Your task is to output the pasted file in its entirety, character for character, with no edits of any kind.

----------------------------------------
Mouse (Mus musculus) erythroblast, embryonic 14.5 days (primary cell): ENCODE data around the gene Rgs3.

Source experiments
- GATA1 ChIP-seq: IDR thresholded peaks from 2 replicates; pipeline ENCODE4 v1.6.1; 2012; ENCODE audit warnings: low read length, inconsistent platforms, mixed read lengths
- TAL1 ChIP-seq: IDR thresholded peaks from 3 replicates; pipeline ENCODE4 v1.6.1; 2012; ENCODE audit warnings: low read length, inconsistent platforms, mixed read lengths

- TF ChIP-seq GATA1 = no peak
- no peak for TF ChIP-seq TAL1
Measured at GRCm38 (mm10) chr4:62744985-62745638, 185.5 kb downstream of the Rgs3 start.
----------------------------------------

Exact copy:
Mouse (Mus musculus) erythroblast, embryonic 14.5 days (primary cell): ENCODE data around the gene Rgs3.

Source experiments
- GATA1 ChIP-seq: IDR thresholded peaks from 2 replicates; pipeline ENCODE4 v1.6.1; 2012; ENCODE audit warnings: low read length, inconsistent platforms, mixed read lengths
- TAL1 ChIP-seq: IDR thresholded peaks from 3 replicates; pipeline ENCODE4 v1.6.1; 2012; ENCODE audit warnings: low read length, inconsistent platforms, mixed read lengths

- TF ChIP-seq GATA1 = no peak
- no peak for TF ChIP-seq TAL1
Measured at GRCm38 (mm10) chr4:62744985-62745638, 185.5 kb downstream of the Rgs3 start.